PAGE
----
17.01.2021, 14:40

Vietnam beats China, India to become next manufacturing hub

Vietnam remains an attractive foreign direct investment (FDI) destination in Asia (Photo: VNA)

In doing so, the country has become a new hub for low-cost manufacturing in Asian supply chains.

The report suggests that the key factors in pushing the nation ahead of its peers include incentives offered to international firms to allow them to set up units to manufacture hi-tech products, a wide pool of low-cost workers, and the proliferation of free trade agreements (FTAs).

The EIU report indicates that the country scored more than both India and China with regard to FDI policy. As such, India remains behind both China and Vietnam in terms of foreign trade and exchange controls.

Furthermore, India fared surprisingly low in its FDI policy, in comparison to the 14 countries that were studied by the EIU. With the exception of Indonesia and Bangladesh, other places outscored India in FDI and the labour market. Indeed, both India and Indonesia have been pushing for further labour law reforms, whilst Bangladesh is in the process of negotiating 17 preferential FTAs.

Pakistan performed worse than India in terms of foreign trade and exchange controls, with only Bangladesh behind India in terms of infrastructure, whilst China continues to hold its leading position in infrastructure.

Moving forward, the report states the nation enjoys a positive outlook, with the country set to continue offering generous arrangements for international firms such as incentives for investment.

Despite the absence of specialised labour potentially posing a disadvantage to businesses, the nation’s low-skilled manufacturing wages provide plenty of competition.

The report also underlines that “Vietnam’s proliferating membership of FTAs represents a strong point of its trade relations, reducing export costs.”

Ruchir Sharma, an emerging markets strategist at Morgan Stanley, outlines that Vietnamese FDI has averaged more than 6% of GDP, a figure which is the highest ratio among any emerging country.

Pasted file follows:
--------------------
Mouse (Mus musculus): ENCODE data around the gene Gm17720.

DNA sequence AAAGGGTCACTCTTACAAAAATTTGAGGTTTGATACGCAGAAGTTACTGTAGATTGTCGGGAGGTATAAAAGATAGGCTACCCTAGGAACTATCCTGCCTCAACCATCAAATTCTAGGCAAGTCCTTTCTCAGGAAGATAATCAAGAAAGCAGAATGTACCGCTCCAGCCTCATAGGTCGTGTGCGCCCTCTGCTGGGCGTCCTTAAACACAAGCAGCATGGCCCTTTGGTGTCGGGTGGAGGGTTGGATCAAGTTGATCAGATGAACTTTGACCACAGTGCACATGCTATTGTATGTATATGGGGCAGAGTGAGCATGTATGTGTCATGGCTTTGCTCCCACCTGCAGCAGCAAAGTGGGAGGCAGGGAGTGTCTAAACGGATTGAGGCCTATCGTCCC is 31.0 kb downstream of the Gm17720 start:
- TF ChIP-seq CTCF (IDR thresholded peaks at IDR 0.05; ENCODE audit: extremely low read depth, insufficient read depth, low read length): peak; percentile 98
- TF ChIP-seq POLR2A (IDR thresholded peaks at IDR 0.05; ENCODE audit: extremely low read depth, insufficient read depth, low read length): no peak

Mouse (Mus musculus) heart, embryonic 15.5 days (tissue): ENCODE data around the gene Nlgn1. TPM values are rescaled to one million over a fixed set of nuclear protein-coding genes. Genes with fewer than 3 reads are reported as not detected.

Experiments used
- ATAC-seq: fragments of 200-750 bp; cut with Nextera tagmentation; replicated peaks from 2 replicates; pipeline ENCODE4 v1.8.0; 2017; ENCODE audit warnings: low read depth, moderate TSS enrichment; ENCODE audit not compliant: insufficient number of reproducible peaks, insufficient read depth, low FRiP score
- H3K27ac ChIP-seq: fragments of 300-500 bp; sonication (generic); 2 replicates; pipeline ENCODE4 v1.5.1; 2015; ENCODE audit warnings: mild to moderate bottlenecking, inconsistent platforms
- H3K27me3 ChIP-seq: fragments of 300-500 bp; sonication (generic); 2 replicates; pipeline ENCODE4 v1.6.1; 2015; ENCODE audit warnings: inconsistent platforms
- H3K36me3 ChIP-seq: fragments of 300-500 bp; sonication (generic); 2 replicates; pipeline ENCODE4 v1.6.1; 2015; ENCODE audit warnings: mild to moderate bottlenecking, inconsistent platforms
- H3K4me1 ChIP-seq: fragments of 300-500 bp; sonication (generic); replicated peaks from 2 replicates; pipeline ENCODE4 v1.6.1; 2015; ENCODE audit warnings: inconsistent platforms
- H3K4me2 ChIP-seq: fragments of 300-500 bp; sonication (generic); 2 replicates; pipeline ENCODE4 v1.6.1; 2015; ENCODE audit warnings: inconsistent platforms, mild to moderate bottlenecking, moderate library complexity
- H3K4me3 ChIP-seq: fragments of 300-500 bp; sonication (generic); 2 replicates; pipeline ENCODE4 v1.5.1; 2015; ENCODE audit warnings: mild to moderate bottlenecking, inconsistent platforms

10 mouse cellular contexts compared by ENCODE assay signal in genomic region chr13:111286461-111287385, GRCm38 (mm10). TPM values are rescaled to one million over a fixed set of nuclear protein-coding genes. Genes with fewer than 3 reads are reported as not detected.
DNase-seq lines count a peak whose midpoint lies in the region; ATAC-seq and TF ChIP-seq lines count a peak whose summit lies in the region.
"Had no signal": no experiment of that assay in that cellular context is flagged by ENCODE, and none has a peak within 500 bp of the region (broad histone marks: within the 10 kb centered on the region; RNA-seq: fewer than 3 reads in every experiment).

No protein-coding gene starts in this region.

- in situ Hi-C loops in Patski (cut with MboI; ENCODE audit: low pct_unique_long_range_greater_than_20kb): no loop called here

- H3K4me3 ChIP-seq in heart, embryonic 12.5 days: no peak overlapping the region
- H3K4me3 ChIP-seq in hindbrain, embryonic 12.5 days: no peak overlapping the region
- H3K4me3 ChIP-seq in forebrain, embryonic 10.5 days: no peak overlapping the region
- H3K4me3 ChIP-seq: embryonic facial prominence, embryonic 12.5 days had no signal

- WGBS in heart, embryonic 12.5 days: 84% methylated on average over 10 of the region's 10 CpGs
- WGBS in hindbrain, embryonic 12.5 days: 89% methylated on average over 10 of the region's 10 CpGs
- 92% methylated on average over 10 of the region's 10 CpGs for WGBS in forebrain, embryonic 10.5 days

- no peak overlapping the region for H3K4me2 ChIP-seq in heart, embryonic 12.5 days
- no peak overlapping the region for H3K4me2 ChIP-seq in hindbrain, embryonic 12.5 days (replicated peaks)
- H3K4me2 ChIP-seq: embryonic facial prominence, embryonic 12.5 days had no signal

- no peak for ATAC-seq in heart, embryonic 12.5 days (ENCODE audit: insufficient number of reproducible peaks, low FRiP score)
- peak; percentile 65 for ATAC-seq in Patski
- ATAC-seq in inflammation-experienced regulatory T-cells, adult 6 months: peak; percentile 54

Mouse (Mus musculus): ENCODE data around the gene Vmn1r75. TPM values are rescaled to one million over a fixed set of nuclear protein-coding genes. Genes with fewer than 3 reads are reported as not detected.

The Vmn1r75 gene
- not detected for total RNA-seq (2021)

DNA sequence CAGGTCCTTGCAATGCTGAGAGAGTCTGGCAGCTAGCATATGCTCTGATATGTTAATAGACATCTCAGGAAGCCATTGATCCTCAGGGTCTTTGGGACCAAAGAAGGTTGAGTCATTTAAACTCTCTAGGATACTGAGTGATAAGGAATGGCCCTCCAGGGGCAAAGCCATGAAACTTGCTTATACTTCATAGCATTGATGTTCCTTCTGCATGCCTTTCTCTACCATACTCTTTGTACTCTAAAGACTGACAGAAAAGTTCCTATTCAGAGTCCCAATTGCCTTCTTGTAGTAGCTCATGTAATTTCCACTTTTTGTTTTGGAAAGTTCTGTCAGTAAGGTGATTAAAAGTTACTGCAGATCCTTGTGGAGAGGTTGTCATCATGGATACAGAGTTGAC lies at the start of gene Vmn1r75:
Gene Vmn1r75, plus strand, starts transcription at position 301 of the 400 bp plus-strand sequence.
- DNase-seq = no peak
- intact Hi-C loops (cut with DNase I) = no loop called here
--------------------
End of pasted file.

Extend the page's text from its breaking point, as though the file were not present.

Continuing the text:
India had been in line to become the region’s next manufacturing hub after companies began moving away from China due to their higher labour costs after 2013 which ultimately led to a reduction in FDI and movement to relocate to other Asian countries.

The report rightly points out that the Vietnamese emergence represents an alternative manufacturing hub to China, a trend which predates the trade war between Washington and Beijing.

Ever-changing policies in line with market demand has proved to have worked out well for the country, with former Prime Minister Nguyen Tan Dung writing for the World Economic Forum that vigorous changes in the business and investment climate have made the country attractive for FDI.

Former PM Dung also notes that socio-political stability and population structure helped to win the trust of investors in the Vietnamese market. At one stage the country had initially allowed state-owned enterprises to compete with foreign investors, although after witnessing attacks on foreign-owned enterprises the Government immediately move to change their policy.

The recent FTA signed with the EU has served to benefit the country due to the EU lifting 85% of its tariffs on local goods from 2020, with the report stating that the biggest gains were witnessed by footwear manufacturers in Hanoi.

Approximately 40% of exports to the EU in terms of footwear manufacturing faced 30% tariffs, which were completely withdrawn from August, 2020, with the nation registering FDIs worth over US$12 billion between January, 2020, and April, 2020.

Even amid the novel coronavirus (COVID-19) pandemic, by September, 2020, the entire country had attracted US$21.20 billion, or 81.1 % compared to the same period last year, as per a report in Vietnam Briefing.


VOV/eurasiantimes.com